Experimentelle Physik IV

    Matthias Schmitt (PhD thesis): High Energy Spin- and Momentum-Resolved Photoelectron Spectroscopy of Complex Oxides

    Spin- and k-resolved hard X-ray photoelectron spectroscopy (HAXPES) is a powerful tool to probe bulk electronic properties of complex metal oxides. Due to the low efficiency of common spin detectors of ≈ 10−4 , such experiments have been rarely performed within the hard X-ray regime since the notoriously low photoionization cross sections further lower the performance tremendously. This thesis is about a new type of spin detector, which employs an imaging spin-filter with multichannel electron recording. This increases the efficiency by a factor of 104 and makes spin- and k-resolved photoemission at high excitation energies possible. Two different technical approaches were pursued in this thesis: One using a hemispherical deflection analyzer (HDA) and a separate external spin detector chamber, the other one resorting to a momentum- or k-space microscope with time-of-flight (TOF) energy recording and an integrated spin-filter crystal. The latter exhibits significantly higher count rates and—since it was designed for this purpose from scratch—the integrated spin-filter option found out to be more viable than the subsequent upgrade of an existing setup with an HDA. This instrumental development is followed by the investigation of the complex metal oxides (CMOs) KTaO3 by angle-resolved HAXPES (HARPES) and Fe3O4 by spin-resolved HAXPES (spin-HAXPES), respectively.
    KTaO3 (KTO) is a band insulator with a valence-electron configuration of Ta 5d0 . By angle- and spin-integrated HAXPES it is shown that at the buried interface of LaAlO3/KTO— by the generation of oxygen vacancies and hence effective electron doping—a conducting electron system forms in KTO. Further investigations using the momentum-resolution of the k-space TOF microscope show that these states are confined to the surface in KTO and intensity is only obtained from the center or the Γ-point of each Brillouin zone (BZ). These BZs are furthermore square-like arranged reflecting the three-dimensional cubic crystal structure of KTO. However, from a comparison to calculations it is found that the band structure deviates from that of electron-doped bulk KTaO3 due to the confinement to the interface.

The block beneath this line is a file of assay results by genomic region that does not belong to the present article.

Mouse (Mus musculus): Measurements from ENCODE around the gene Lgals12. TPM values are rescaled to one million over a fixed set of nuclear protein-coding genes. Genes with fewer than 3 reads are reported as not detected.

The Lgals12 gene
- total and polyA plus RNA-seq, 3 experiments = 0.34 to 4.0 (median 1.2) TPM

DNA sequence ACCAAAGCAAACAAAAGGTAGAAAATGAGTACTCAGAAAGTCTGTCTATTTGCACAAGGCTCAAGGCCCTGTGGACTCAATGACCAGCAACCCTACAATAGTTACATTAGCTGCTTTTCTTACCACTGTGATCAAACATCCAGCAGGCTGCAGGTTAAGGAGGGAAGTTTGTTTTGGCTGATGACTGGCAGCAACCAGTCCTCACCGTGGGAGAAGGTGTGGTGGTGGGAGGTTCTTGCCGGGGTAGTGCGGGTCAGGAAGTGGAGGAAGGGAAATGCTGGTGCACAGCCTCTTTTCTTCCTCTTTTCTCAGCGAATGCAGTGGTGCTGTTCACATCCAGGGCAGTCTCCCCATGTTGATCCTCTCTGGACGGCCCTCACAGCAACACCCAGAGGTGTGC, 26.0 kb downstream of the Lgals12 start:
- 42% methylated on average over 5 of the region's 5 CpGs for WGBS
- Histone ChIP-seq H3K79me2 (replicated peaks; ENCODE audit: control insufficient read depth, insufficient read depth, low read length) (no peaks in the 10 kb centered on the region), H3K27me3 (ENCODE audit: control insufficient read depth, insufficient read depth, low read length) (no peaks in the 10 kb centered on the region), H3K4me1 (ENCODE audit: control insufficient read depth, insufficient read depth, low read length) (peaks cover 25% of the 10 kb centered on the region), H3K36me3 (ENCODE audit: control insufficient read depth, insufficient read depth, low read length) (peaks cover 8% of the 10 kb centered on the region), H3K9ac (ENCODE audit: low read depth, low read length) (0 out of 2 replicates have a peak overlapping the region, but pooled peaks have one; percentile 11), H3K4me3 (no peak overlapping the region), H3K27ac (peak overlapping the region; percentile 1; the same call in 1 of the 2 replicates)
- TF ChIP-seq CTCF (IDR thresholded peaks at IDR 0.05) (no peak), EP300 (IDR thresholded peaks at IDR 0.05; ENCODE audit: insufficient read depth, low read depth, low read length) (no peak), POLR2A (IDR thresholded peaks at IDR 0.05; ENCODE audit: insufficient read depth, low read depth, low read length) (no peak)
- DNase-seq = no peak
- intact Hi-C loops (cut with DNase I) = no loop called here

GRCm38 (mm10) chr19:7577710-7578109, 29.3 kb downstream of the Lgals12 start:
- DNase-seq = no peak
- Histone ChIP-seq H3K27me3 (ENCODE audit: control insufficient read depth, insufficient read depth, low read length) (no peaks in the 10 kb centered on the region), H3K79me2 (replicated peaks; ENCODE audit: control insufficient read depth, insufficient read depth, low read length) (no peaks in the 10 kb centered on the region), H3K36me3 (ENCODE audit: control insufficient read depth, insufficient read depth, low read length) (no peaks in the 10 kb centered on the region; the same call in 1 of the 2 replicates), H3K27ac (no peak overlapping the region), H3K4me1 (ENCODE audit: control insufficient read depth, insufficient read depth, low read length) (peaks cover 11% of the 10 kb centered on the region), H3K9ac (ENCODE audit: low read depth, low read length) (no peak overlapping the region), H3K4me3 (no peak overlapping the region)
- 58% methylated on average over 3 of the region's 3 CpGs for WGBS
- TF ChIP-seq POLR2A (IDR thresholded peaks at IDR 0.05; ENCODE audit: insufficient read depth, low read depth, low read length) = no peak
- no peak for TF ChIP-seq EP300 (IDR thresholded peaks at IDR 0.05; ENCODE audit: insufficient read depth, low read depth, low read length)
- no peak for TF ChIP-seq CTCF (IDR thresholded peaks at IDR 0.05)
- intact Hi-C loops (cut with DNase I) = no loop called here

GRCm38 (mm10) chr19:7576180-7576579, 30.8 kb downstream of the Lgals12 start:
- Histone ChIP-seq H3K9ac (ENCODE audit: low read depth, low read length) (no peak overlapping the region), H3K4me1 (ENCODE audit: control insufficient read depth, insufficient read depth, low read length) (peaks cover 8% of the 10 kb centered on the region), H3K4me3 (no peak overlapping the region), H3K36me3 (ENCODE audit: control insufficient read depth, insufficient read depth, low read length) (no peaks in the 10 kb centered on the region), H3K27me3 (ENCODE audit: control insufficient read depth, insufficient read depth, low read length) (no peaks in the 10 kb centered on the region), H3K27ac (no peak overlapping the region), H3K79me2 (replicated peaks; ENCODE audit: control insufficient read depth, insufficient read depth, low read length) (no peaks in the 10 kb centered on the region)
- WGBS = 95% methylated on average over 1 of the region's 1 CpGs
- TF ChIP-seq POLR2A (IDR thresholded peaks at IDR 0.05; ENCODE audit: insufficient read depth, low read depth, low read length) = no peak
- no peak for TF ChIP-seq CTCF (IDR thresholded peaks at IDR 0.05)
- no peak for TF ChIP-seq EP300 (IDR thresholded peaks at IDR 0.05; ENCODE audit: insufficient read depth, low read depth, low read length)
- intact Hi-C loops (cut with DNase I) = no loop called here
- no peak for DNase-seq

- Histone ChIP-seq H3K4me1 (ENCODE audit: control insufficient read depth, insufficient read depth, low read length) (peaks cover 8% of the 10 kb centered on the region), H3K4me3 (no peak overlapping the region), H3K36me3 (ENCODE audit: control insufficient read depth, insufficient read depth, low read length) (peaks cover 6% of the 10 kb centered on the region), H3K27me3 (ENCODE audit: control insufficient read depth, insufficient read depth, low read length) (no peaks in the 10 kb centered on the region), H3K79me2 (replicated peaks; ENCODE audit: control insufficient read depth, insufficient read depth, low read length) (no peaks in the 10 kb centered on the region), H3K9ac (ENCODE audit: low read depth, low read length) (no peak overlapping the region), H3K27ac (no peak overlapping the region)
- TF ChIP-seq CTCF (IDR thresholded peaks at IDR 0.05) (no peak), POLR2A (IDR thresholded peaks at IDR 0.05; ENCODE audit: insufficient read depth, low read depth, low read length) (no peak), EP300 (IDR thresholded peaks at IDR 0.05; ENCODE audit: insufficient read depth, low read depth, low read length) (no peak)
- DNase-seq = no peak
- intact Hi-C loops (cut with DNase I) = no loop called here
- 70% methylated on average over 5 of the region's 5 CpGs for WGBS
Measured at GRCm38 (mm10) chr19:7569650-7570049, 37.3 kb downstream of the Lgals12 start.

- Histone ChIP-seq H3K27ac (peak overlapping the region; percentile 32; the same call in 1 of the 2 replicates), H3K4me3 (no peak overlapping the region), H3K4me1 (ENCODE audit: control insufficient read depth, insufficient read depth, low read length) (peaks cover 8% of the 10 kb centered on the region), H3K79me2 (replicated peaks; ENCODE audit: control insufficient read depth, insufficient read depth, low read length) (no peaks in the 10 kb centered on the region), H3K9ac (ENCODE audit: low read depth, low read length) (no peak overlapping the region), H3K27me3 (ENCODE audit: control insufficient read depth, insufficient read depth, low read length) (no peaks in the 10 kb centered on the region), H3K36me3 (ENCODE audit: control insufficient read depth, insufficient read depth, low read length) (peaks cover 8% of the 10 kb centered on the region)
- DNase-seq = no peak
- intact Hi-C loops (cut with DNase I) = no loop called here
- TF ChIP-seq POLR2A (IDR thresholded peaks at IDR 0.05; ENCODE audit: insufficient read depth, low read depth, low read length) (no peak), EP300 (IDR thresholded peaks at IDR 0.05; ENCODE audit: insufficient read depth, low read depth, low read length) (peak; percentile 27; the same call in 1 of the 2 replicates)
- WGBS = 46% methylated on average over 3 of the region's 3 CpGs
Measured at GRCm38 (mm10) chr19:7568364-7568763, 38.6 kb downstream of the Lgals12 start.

There is broad consensus that Fe3O4 is a promising material for spintronics applications due to its high degree of spin polarization at the Fermi level. However, previous attempts to measure the spin polarization by spin-resolved photoemission spectroscopy have been hampered by the use of low photon energies resulting in high surface sensitivity. The surfaces of magnetite, though, tend to reconstruct due to their polar nature, and thus their magnetic and electronic properties may strongly deviate from each other and from the bulk, dependent on their orientation and specific preparation. In this work, the intrinsic bulk spin polarization of magnetite at the Fermi level (EF) by spin-resolved photoelectron spectroscopy, is determined by spin-HAXPES on (111)-oriented thin films, epitaxially grown on ZnO(0001) to be P(EF) = −80+10−20 %